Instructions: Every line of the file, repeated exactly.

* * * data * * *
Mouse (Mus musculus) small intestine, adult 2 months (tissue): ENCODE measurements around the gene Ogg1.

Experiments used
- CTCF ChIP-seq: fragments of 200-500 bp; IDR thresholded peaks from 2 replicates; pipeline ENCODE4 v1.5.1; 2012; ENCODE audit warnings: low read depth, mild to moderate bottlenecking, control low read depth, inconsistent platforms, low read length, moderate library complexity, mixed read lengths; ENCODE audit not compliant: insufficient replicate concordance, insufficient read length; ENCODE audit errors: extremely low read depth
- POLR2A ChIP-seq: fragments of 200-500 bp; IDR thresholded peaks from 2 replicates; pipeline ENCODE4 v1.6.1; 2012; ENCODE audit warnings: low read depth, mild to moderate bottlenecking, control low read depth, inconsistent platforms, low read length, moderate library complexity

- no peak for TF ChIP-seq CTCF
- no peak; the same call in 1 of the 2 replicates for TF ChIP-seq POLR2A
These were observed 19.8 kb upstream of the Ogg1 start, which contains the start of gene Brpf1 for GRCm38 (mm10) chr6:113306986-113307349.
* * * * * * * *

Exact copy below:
Mouse (Mus musculus) small intestine, adult 2 months (tissue): ENCODE measurements around the gene Ogg1.

Experiments used
- CTCF ChIP-seq: fragments of 200-500 bp; IDR thresholded peaks from 2 replicates; pipeline ENCODE4 v1.5.1; 2012; ENCODE audit warnings: low read depth, mild to moderate bottlenecking, control low read depth, inconsistent platforms, low read length, moderate library complexity, mixed read lengths; ENCODE audit not compliant: insufficient replicate concordance, insufficient read length; ENCODE audit errors: extremely low read depth
- POLR2A ChIP-seq: fragments of 200-500 bp; IDR thresholded peaks from 2 replicates; pipeline ENCODE4 v1.6.1; 2012; ENCODE audit warnings: low read depth, mild to moderate bottlenecking, control low read depth, inconsistent platforms, low read length, moderate library complexity

- no peak for TF ChIP-seq CTCF
- no peak; the same call in 1 of the 2 replicates for TF ChIP-seq POLR2A
These were observed 19.8 kb upstream of the Ogg1 start, which contains the start of gene Brpf1 for GRCm38 (mm10) chr6:113306986-113307349.